Computational Fluid Dynamics (AE/ME 339) K. M. Isaac MAEEM Dept., UMR The operator in vector calculus is defined as which can be used to write the total derivative as

Example: derivative of temperature, T
Computational Fluid Dynamics (AE/ME 339) K. M. Isaac MAEEM Dept., UMR Example: derivative of temperature, T

A simpler way of writing the total derivative is as follows:
Computational Fluid Dynamics (AE/ME 339) K. M. Isaac MAEEM Dept., UMR A simpler way of writing the total derivative is as follows:

The above equation shows that and have the same meaning,
Computational Fluid Dynamics (AE/ME 339) K. M. Isaac MAEEM Dept., UMR The above equation shows that and have the same meaning, and the latter form is used simply to emphasize the physical meaning that it consists of the local derivative and the convective derivatives. Divergence of Velocity (What does it mean?) Consider a control volume moving with the fluid. Its mass is fixed with respect to time. Its volume and surface change with time as it moves from one location to another.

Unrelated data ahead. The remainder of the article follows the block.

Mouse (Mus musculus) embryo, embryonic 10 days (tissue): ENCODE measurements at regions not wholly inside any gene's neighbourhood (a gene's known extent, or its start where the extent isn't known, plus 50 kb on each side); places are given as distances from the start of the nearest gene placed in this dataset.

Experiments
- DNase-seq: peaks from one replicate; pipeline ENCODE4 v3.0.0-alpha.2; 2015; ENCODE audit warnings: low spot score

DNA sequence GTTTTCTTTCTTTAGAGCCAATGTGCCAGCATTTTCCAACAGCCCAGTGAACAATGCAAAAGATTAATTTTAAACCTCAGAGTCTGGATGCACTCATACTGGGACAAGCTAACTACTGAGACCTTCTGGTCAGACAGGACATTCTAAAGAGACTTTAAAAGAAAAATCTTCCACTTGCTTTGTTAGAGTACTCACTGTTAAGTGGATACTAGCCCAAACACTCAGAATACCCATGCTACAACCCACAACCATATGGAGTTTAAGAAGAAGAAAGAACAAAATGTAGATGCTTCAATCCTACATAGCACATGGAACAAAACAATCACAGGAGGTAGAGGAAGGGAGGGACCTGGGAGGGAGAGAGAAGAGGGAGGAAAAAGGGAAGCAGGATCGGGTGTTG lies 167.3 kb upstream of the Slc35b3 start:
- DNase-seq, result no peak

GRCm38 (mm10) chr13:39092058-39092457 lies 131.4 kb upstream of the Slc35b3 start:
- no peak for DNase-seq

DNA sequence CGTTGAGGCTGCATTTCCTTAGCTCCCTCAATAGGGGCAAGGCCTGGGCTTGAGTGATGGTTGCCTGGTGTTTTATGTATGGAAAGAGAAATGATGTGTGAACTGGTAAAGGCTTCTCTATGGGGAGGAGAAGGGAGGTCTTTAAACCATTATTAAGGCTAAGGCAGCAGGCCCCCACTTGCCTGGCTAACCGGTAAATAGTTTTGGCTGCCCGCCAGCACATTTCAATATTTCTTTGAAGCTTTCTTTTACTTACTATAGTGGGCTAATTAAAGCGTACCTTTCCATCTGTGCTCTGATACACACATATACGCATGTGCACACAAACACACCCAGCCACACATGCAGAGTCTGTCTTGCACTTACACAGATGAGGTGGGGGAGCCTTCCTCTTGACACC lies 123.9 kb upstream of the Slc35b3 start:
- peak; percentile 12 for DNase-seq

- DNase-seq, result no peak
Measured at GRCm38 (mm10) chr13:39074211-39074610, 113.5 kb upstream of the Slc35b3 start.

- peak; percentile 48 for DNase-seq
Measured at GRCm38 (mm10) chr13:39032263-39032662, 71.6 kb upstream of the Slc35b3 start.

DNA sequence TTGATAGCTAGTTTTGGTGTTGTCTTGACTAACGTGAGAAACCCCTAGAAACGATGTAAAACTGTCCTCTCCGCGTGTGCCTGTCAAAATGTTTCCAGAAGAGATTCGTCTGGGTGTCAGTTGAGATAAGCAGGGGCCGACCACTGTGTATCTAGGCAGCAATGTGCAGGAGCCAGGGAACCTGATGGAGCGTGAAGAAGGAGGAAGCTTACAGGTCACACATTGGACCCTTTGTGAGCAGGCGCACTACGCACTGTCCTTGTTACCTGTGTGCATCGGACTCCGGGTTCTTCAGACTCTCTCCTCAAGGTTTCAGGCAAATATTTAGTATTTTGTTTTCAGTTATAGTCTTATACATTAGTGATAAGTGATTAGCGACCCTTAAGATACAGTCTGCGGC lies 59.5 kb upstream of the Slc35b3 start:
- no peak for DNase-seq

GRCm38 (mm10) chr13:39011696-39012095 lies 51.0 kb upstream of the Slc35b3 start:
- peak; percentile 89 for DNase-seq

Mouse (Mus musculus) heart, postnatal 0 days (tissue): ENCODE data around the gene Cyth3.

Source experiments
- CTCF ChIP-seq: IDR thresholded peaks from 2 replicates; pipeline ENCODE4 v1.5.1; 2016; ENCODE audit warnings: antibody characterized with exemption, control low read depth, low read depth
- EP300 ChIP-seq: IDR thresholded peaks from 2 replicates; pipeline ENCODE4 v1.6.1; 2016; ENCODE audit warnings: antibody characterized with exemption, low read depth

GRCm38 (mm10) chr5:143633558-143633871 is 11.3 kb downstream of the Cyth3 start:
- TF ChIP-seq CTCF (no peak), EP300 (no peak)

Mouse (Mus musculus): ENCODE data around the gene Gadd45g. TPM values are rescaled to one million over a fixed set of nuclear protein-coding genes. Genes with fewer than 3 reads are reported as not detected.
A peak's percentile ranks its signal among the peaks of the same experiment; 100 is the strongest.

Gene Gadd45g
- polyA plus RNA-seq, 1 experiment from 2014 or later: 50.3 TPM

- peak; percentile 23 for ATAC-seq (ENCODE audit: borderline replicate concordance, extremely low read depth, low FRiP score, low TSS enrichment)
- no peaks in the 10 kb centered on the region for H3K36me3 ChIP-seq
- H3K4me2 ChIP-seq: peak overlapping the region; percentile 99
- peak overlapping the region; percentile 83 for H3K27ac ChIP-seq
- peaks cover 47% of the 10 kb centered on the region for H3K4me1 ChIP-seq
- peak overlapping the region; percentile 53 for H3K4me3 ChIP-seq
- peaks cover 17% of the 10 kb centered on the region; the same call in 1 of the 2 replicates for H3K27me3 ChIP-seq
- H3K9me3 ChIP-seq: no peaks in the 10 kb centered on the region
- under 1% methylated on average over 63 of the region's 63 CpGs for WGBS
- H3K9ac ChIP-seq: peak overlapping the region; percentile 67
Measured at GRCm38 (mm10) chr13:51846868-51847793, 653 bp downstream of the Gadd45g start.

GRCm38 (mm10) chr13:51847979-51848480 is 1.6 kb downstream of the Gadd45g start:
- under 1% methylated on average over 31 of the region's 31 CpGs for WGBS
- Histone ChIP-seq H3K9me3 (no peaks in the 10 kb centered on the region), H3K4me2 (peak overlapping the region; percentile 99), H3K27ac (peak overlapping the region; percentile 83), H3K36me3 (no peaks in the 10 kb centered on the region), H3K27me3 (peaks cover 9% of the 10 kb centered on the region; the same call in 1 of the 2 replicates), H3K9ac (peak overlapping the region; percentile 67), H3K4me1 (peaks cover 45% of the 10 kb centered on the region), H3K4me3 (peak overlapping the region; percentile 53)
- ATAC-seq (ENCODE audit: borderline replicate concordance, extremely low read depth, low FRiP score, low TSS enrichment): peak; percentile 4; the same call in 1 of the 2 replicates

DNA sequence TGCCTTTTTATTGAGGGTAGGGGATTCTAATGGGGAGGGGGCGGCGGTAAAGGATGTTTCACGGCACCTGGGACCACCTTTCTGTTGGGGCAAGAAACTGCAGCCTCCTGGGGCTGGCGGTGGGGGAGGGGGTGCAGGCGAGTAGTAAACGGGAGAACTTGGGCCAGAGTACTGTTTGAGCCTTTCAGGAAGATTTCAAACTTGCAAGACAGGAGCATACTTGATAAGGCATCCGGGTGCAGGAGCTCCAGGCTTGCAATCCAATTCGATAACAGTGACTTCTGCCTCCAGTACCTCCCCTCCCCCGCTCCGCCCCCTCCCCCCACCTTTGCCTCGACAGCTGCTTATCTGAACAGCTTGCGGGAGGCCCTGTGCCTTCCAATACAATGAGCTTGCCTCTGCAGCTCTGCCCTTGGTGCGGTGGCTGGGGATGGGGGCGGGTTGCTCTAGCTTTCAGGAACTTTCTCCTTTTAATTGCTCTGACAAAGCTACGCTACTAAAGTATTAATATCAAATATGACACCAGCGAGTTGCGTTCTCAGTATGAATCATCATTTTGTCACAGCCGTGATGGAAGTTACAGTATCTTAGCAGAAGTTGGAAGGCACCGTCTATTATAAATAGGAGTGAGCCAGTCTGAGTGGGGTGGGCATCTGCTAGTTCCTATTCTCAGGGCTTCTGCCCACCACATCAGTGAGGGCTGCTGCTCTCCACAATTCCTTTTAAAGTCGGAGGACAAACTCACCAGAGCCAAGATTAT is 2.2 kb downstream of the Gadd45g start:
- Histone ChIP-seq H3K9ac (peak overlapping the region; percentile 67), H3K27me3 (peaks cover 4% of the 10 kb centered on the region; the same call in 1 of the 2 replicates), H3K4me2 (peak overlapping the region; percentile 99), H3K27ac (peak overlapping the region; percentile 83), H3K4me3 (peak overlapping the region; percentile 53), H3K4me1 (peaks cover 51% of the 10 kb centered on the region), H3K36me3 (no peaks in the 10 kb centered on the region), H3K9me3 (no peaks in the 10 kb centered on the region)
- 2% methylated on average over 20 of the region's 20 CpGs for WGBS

Insert Figure 2.4 Computational Fluid Dynamics (AE/ME 339) K. M. Isaac
MAEEM Dept., UMR Insert Figure 2.4

Computational Fluid Dynamics (AE/ME 339) K. M. Isaac
MAEEM Dept., UMR The volume swept by the elemental area dS during time interval Dt can be written as Note that, depending on the orientation of the surface element, Dv could be positive or negative. Dividing by Dt and letting gives the following expression.

Computational Fluid Dynamics (AE/ME 339) K. M. Isaac
MAEEM Dept., UMR The LHS term is written as a total time derivative because the fluid element is moving with the flow and it would undergo both the local acceleration and the convective acceleration. The divergence theorem from vector calculus can now be used to transform the surface integral into a volume integral.

When the volume integral can be replaced by
Computational Fluid Dynamics (AE/ME 339) K. M. Isaac MAEEM Dept., UMR If we now shrink the moving control volume to an infinitesimal volume, , , the above equation becomes When the volume integral can be replaced by on the RHS to get the following. The divergence of is the rate of change of volume per unit volume.

Computational Fluid Dynamics (AE/ME 339) K. M. Isaac
MAEEM Dept., UMR

Computational Fluid Dynamics (AE/ME 339) K. M. Isaac
MAEEM Dept., UMR Continuity Equation  Consider the CV fixed in space. Unlike the earlier case the shape and size of the CV are the same at all times. The conservation of mass can be stated as: Net rate of outflow of mass from CV through surface S = time rate of decrease of mass inside the CV